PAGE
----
KNOXVILLE — After a semester of working together virtually, journalism and electronic media students at the University of Tennessee and several media professionals will meet face-to-face Wednesday and Thursday, Feb. 20-21, for Student Media Convergence Week.
The event is one component of the yearlong Tennessee Journalist Web Journalism Project, an endeavor to bring online journalism professionals into the classroom. The Tennessee Journalist, or TNJN.com, is the convergence media Web site of the School of Journalism and Electronic Media (JEM).
The project is supported by a $50,000 grant from the Scripps Howard Foundation, the philanthropic arm of the E.W. Scripps Co.
Student Media Convergence Week is the second of the project’s three components, which include virtual team teaching and two workshops.
During this event, professionals-in-residence who have been team teaching with JEM faculty members using methods such as Webcams and e-mail will visit campus. While here, they will lecture in several journalism and electronic media classes, hold a panel discussion on careers online, and review and discuss Web team-teaching concepts, processes and materials with their faculty partners and other JEM faculty members.
In addition, professional-in-residence Bob Benz of Maroon Ventures will present “Disruptive Journalism: A 21st Century Strategy for News Coverage” at a dinner for JEM students and faculty members. Before joining Maroon Ventures, Benz was vice president of interactive media for Scripps Newspapers.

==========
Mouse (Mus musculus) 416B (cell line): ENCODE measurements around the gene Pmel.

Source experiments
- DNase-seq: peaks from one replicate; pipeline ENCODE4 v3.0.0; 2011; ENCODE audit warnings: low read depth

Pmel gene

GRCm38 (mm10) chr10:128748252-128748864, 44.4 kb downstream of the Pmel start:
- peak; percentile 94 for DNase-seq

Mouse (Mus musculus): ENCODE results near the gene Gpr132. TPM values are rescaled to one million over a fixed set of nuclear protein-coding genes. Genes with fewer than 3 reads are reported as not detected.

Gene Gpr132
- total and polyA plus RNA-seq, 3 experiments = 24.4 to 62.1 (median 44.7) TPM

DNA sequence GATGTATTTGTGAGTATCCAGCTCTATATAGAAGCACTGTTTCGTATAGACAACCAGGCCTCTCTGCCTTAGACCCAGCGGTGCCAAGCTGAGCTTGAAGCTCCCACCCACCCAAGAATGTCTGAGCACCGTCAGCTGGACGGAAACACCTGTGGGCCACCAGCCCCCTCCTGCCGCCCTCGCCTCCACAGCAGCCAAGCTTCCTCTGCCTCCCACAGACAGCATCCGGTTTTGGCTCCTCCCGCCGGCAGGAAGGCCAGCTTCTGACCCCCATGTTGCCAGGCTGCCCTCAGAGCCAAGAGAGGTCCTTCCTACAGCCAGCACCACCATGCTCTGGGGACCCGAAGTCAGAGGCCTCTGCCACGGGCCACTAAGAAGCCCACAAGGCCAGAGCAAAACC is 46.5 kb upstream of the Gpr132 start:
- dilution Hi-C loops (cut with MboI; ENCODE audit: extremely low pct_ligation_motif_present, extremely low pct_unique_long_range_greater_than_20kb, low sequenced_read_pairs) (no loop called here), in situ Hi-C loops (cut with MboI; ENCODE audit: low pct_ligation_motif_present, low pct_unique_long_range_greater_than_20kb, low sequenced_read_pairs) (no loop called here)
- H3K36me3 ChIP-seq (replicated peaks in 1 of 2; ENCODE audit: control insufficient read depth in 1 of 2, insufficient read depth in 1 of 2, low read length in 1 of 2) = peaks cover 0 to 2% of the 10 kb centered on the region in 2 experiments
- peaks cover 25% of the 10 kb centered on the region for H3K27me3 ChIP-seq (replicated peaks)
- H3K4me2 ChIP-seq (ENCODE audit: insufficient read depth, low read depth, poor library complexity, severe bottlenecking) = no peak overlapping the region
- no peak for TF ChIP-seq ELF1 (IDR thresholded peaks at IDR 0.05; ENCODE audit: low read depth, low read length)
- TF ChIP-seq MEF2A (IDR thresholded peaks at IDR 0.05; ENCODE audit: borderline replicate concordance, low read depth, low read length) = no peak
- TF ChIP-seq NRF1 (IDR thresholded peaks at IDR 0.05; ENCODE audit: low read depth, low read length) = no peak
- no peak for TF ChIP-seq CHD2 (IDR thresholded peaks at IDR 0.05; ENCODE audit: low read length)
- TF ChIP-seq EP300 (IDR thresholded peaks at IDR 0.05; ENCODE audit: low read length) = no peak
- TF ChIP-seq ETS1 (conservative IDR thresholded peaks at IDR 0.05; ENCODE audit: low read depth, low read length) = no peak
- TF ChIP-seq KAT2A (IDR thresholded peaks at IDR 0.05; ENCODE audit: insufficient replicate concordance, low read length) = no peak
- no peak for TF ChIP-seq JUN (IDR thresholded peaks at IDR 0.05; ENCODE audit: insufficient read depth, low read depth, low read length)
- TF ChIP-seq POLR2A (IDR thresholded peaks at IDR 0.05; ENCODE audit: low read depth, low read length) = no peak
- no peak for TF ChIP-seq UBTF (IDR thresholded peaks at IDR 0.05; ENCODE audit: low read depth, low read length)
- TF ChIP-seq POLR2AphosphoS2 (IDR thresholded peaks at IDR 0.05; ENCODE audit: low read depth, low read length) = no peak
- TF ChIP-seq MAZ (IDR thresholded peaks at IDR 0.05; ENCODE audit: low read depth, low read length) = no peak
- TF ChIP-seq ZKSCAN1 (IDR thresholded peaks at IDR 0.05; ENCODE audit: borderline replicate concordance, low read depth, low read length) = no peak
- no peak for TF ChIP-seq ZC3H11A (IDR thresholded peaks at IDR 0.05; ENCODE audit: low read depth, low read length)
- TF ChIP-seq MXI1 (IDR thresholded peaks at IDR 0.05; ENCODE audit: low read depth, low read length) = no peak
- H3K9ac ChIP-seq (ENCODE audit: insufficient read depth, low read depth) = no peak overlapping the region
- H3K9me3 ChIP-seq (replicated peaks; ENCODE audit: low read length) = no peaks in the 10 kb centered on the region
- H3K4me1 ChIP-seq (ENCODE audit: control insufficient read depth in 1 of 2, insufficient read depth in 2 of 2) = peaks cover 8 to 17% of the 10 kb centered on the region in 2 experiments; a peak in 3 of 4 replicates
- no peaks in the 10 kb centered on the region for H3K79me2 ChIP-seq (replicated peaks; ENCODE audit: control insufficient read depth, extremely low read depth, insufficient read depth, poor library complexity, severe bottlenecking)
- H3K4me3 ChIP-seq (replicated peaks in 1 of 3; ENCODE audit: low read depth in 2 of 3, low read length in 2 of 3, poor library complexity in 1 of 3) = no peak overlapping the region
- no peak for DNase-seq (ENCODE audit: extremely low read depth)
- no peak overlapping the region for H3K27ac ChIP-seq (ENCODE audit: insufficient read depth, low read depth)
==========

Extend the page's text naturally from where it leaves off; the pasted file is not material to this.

Other professionals-in-residence include:
• Katie Allison Granju, senior online producer at WBIR.com, the online home of Knoxville’s Gannett/NBC TV affiliate, and contributor to a variety of online and print publications, including Salon.com, Babble.com, the New York Times, HGTV.com, Cooking Light, Parenting and the Chicago Tribune.
• Staci Wolfe, senior Internet marketing manager for Lucasfilm Ltd. in San Francisco.
• Margaret “Peggy” Collins, multimedia editor and producer for MSN.com.
• Patrick Beeson, project manager with the E.W. Scripps Co. in Knoxville.
The second workshop and final component of the project, “Web Journalism: A Public Conversation,” is scheduled for April 3-4.
The School of Journalism and Electronic Media is one of four schools that make up UT’s College of Communication and Information. The college also includes the School of Advertising and Public Relations, the School of Communication Studies and the School of Information Sciences. It is home to one of the oldest doctoral programs in communication and information in the southeastern United States.
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